Buiter compares the properties and usefulness of government fiat currency, and other intrinsically worthless assets like Gold and Bitcoin.
He reports that only in models with flexible prices can an economy suddenly spit out a zero value of a fiat currency. Noting that in the real world, the prices of goods in terms of government currency are sticky, yet the relative price of goods and gold or Bitcoin are flexible, he offers this as evidence supporting that the value of fiat currency is more assured than that of the others.
Two notes of caution. First, although he doesn’t say precisely what results he’s referring to, I am sure he is talking about models that invoke rational expectations. So in that respect they are not to be taken as comprehensive ways to adjudicate on the relative properties of these different currencies. [Buiter himself notes that sticky prices are sometimes justified on the grounds that agents are less than ‘rational’ in the (confusing) sense typically meant in this literature].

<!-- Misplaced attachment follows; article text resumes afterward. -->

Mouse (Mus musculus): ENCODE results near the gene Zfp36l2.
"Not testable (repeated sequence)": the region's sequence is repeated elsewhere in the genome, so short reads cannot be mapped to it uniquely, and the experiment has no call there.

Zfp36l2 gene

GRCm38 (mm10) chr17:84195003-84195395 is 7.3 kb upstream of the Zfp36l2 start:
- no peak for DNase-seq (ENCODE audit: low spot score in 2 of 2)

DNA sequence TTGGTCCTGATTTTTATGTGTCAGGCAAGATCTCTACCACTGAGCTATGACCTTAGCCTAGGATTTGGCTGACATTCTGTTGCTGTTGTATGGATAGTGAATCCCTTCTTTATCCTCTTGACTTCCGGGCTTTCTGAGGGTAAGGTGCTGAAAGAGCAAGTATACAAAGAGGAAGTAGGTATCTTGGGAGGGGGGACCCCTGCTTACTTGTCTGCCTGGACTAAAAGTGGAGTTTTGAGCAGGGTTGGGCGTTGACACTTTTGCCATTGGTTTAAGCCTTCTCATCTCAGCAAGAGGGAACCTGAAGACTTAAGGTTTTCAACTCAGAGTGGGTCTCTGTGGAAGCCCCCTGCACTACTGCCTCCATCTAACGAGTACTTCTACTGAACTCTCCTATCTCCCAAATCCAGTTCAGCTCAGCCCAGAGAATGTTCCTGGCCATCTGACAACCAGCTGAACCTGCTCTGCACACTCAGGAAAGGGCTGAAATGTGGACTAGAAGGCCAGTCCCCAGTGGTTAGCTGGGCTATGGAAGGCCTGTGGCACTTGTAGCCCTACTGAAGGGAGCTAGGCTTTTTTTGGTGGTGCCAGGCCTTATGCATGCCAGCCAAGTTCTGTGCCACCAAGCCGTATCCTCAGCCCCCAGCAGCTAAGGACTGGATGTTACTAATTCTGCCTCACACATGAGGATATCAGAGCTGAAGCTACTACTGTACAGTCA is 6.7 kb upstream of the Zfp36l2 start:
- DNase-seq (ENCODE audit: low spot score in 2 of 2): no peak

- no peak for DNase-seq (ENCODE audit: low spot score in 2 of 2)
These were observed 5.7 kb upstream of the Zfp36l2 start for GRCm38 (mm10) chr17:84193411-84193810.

Second, I don’t think Buiter’s observation that the ‘world is Keynesian’ – relative price of government fiat money and goods is sticky – can be taken to be the final word. It may well be, but we don’t really understand why if it is, and don’t know what models that encoded a better understanding would tell us about this. For example, it also seems to be that prices are sticky until they aren’t! Extreme monetary events have greatly increased price flexibility. [witness the unidad de fomento in Chile, with prices indexed, or most hyperinflations or instances of dollarization].
So, if that government-printed note is burning a hole in your pocket, spend it, and don’t miss out on a Black Friday bargain just because a few sticky price monetary models make you think you are safe.